When selecting the type of power of appointment to include in an estate plan, the donor generally has two options: 1) a general power of appointment, or 2) a limited power of appointment.
A general power of appointment allows the appointee to direct the asset to an entity or individual of their choosing without restriction. In contrast, a limited power of appointment restricts the appointee’s choices to a specific group of people or entities.
Powers of appointment can be useful in estate planning for several reasons. First, they provide flexibility in the distribution of assets. The donor can create a power of appointment that allows the appointee to redirect the asset if the original beneficiary is unable to receive it for any reason, such as if they pass away before the donor or if they disclaim their inheritance.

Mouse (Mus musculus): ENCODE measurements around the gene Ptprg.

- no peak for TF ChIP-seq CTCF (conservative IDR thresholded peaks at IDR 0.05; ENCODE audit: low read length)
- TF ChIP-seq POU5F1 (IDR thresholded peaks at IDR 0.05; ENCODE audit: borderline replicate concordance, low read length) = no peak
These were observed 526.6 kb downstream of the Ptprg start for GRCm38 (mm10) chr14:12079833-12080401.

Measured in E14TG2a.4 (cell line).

Second, powers of appointment can be used to address changes in circumstances that occur after the estate plan is created. For example, if the donor’s family circumstances change, they can create a power of appointment that allows the appointee to redirect the asset to a different family member or to a charitable organization.
Third, powers of appointment can be used to minimize taxes. By creating a power of appointment, the donor can direct the asset to be distributed in a way that minimizes the tax burden on their estate and the estate of the ultimate beneficiary.
In conclusion, powers of appointment can be a useful tool in estate planning. They provide flexibility, allow for changes in circumstances, and can minimize taxes. However, it is important to work with a qualified estate planning attorney to ensure that powers of appointment are created and implemented correctly to achieve the intended goals. For information on how powers of appointment can be used in an estate plan, contact Attorney Carl D. Holborn at firstname.lastname@example.org.